By his fifth assignment of error, defendant alleges that the trial judge erred in his instructions to the jury by failing to properly explain the law pertinent to the case and by expressing an opinion as to defendant’s guilt, in violation of G.S. 15A-1232. Specifically, defendant quotes the following passage from the instructions as constituting an expression of opinion: “. . . that Carlie Wright intended to commit arson, that is, that he intended to set fire to and to burn up the dwelling of Peggy Mayo, and that he did set fire to rags that in turn proximately caused some physical damage by fire . . . .” It is well settled in this jurisdiction that in determining the propriety of the trial judge’s charge to the jury, the reviewing court must consider the instructions in their entirety, and not in detached fragments. State v. Rogers, 299 N.C. 597, 264 S.E. 2d 89 (1980); State v. Matthews, 299 N.C. 284, 261 S.E. 2d 872 (1980); State v. Alston, 294 N.C. 577, 243 S.E. 2d 354 (1978). Defendant in this case has extracted a phrase from the instructions and urges us to consider it without reference to the context in which it was spoken. His request is contrary to the principles of law governing our permissible scope of review and therefore cannot be granted. The passage quoted by *128defendant was preceded by the following introductory statement: “So I charge if you find from the evidence and beyond a reasonable doubt that on or about September 15, 1976, that Carlie Wright intended to commit arson . . . The trial judge then ended the passage with the instruction that if, and only if, the jury found all the preceding things to be true beyond a reasonable doubt, then it would be their duty to return a verdict of guilty of attempted arson. This paragraph, considered as a whole, was a proper statement of the law regarding attempted arson, not an expression of opinion by the trial judge. We have carefully considered the entire charge to the jury and find no misstatement of the law or expression of opinion prejudicial to defendant. Defendant’s assignment of error is overruled.
 By his eighth assignment of error, defendant argues that by sentencing him to life imprisonment on 15 May 1980, the trial court imposed an ex post facto punishment upon him in violation of his rights guaranteed under the United States and North Carolina Constitutions. Article I, §10 of the United States Constitution and Article I, §16 of the North Carolina Constitution forbid this State to pass an ex post facto law. Any legislation which increases the punishment for a crime between the time the offense was committed and the time a defendant is punished therefor is considered an invalid ex post facto law as applied to that defendant. State v. Detter, 298 N.C. 637, 260 S.E. 2d 567 (1979); State v. Pardon, 272 N.C. 72, 157 S.E. 2d 698 (1967). Defendant claims that pursuant to the statutes in effect at the time of the burning on 15 September 1976, he would have been eligible for parole under a sentence of life imprisonment after serving ten years. Instead, he argues, he was sentenced under statutes embodying a 1977 amendment which changed the time period required before he could be considered eligible for parole from ten to twenty years. It is defendant’s contention that this extension of the period he must serve before being considered for parole is an increase in his punishment which occurred after the offense was committed, and therefore the statutes under which he was sentenced are ex post facto as applied to him. Defendant’s allegations would be correct if the statutes at issue actually read as defendant claims that they do. However, we find that the period of imprisonment required before defendant could be considered for parole was twenty years under the statutes in effect both at the time of the offense and at the time he was sentenced on 15 May 1980. G.S. 148-58 was amended in 1973, which *129amendment became effective 1 July 1974, to provide that the period a prisoner sentenced to life imprisonment must serve before being eligible for parole would be changed from ten to twenty years. This twenty year provision was in effect at the time of the burning in 1976. G.S. 148-58 was repealed by the 1977 Session Laws, effective 1 July 1978, and replaced by G.S. 15A-1371. G.S. 15A-1371, which was still in effect at the time defendant was sentenced, also provides that one sentenced to life imprisonment must serve twenty years before being considered for parole. Therefore, the terms of defendant’s punishment were identical under the statutes in effect at the time of the offense and the statutes in effect at the time he was sentenced, and defendant’s allegation that the trial court imposed an ex post facto punishment upon him is without merit.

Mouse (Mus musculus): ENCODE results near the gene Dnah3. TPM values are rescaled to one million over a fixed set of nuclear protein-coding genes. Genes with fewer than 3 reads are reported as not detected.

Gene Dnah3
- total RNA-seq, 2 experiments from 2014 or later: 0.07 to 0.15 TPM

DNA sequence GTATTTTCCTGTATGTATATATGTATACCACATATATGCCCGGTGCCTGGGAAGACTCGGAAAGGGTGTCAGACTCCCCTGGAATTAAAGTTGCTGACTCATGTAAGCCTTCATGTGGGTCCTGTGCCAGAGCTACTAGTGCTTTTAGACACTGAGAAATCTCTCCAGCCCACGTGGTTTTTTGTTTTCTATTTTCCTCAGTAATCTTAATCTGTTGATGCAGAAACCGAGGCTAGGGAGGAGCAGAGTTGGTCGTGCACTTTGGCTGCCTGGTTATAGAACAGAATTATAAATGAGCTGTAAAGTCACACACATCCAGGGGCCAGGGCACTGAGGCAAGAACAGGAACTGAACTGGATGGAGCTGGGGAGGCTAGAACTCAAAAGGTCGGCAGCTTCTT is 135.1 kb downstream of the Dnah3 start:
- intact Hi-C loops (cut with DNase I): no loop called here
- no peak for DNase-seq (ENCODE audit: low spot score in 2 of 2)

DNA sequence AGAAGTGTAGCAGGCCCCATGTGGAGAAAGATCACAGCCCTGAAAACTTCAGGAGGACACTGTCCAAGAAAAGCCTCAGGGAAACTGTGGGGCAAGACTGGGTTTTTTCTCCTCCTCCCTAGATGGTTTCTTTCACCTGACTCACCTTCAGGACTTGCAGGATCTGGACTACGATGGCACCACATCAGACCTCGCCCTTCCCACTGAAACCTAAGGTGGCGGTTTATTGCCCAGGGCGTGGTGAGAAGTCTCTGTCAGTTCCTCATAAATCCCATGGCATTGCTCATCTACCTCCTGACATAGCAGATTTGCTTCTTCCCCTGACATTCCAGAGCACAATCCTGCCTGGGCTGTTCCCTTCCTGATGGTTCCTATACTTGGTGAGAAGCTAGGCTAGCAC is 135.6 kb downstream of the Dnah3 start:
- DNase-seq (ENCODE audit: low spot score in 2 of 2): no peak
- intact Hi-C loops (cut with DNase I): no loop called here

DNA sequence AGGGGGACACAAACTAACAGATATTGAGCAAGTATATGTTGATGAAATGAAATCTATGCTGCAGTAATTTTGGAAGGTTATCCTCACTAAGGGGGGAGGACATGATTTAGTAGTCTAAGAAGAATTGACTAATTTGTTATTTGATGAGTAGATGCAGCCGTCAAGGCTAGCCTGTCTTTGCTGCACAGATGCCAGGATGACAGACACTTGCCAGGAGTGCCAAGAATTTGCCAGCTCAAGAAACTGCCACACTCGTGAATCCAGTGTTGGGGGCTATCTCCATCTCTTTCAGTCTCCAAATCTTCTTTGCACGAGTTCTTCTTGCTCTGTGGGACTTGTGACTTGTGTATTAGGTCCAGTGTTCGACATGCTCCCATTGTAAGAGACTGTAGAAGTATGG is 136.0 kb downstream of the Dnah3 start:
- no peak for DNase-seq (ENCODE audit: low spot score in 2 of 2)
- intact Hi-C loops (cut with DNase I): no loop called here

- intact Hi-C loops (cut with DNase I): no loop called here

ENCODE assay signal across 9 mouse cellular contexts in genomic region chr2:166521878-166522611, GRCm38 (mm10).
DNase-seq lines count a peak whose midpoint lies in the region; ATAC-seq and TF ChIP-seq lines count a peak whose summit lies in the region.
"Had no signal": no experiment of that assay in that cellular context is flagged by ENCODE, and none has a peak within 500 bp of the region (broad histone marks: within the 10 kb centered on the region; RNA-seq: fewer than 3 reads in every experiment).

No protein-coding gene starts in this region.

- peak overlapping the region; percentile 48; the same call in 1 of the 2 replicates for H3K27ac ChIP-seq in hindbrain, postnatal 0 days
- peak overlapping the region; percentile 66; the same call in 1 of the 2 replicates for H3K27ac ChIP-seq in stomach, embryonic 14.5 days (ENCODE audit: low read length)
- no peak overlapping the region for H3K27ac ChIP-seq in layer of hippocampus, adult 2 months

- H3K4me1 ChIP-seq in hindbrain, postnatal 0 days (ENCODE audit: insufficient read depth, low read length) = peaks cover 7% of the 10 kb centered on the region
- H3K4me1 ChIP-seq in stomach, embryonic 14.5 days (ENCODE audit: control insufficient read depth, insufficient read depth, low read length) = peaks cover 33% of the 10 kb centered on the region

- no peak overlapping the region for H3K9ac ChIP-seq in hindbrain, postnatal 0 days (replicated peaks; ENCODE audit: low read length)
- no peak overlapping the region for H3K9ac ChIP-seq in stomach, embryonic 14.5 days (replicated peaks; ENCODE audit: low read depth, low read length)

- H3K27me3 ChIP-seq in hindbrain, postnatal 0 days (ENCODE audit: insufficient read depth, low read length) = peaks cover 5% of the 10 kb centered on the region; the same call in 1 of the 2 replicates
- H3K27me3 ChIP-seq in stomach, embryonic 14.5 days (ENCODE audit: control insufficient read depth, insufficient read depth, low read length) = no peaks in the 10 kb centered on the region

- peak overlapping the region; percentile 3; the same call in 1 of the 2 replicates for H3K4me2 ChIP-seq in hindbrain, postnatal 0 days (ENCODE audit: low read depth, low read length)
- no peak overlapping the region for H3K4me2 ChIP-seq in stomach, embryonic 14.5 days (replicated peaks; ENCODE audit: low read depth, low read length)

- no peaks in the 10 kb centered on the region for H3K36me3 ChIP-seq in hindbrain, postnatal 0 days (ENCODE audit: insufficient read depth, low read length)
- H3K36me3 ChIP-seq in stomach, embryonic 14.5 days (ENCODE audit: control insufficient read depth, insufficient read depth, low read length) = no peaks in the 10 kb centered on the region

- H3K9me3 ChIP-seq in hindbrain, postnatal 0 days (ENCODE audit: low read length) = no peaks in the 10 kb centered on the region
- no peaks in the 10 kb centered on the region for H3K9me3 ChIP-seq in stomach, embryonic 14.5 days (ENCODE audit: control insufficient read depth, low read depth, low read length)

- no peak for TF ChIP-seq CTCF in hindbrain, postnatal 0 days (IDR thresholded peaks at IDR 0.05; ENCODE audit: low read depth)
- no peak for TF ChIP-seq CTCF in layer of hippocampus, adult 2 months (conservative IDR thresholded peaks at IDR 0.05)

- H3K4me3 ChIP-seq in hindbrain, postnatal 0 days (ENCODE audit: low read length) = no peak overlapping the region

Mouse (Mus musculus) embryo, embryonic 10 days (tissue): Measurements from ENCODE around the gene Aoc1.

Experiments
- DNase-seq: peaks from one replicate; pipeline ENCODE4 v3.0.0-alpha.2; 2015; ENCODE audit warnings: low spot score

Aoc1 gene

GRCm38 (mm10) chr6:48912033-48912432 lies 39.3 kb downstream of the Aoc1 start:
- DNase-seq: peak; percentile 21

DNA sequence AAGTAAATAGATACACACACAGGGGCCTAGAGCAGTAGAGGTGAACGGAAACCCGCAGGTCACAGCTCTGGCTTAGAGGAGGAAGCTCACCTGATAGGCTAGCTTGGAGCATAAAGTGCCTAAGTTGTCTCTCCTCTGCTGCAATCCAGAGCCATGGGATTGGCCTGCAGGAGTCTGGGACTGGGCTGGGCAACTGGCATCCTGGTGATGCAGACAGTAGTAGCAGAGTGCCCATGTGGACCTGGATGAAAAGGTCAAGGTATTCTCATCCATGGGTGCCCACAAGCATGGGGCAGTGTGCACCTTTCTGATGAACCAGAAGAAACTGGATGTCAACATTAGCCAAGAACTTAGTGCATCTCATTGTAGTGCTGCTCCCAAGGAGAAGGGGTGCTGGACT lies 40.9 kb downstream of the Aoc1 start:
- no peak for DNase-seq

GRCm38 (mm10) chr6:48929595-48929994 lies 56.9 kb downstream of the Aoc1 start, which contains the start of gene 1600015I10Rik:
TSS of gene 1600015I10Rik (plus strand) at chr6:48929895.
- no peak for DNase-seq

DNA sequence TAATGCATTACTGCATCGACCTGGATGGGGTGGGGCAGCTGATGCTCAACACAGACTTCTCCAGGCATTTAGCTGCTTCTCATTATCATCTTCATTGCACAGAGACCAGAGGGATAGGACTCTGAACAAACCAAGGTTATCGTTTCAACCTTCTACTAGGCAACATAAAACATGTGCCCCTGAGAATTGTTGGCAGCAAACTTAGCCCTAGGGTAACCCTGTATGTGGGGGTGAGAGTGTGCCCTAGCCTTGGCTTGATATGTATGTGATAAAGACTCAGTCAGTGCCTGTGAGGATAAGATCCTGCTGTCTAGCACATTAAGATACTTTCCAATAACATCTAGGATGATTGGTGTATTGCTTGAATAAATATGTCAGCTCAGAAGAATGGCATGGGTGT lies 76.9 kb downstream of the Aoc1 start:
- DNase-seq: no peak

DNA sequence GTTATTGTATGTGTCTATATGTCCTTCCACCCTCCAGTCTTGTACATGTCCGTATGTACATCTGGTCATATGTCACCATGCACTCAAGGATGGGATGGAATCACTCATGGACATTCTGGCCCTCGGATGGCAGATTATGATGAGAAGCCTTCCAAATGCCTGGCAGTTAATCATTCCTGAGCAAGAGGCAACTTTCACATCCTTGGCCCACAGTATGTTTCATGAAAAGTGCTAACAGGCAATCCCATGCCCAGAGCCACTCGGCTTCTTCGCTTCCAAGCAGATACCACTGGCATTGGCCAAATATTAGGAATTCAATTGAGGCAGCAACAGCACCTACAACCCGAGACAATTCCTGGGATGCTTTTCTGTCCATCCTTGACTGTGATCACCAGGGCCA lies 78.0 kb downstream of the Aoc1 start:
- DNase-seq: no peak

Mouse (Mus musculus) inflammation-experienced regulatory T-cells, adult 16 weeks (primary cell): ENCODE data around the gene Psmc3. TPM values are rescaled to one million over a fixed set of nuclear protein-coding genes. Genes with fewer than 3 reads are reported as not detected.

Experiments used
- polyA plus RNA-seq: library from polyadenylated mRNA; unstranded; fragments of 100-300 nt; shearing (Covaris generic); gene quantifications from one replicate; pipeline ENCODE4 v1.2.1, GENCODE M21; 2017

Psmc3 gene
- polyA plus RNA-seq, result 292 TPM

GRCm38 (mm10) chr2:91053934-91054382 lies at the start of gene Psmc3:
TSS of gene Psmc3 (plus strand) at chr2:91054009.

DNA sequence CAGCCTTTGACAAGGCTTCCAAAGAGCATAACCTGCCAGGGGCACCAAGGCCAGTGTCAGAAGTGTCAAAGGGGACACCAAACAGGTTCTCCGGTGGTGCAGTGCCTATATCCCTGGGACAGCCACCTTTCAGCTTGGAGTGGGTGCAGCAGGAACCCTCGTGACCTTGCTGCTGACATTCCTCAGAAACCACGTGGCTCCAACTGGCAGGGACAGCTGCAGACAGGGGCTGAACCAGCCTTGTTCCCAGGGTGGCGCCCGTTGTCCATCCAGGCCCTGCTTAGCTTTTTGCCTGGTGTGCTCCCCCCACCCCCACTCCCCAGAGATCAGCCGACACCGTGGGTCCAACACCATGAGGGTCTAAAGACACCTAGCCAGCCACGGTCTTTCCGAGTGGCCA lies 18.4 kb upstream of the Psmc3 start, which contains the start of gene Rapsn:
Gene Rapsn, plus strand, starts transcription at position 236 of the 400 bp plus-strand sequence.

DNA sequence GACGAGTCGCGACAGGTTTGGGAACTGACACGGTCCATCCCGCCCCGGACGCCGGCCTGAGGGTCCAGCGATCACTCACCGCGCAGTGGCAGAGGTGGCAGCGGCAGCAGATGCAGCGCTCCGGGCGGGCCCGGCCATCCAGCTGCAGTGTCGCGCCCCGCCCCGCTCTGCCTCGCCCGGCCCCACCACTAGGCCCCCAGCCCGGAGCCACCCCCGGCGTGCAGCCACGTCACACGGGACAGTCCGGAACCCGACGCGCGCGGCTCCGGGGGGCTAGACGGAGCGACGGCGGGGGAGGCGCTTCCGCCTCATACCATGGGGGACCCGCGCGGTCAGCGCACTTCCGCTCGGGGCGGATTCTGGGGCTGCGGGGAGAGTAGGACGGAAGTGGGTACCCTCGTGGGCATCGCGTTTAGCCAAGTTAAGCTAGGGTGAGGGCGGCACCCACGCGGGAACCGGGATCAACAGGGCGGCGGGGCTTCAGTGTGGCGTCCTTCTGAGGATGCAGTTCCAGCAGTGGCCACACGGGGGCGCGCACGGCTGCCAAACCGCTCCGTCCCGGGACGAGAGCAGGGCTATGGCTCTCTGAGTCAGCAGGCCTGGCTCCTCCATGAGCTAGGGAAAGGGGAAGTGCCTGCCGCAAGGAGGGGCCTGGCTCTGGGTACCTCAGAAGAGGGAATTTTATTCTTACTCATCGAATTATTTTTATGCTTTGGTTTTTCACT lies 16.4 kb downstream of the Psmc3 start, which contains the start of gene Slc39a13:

After careful examination of the entire record before this Court on appeal, we hold that defendant received a fair trial free from prejudicial error.
Justice Meyer did not participate in the consideration or decision of this case.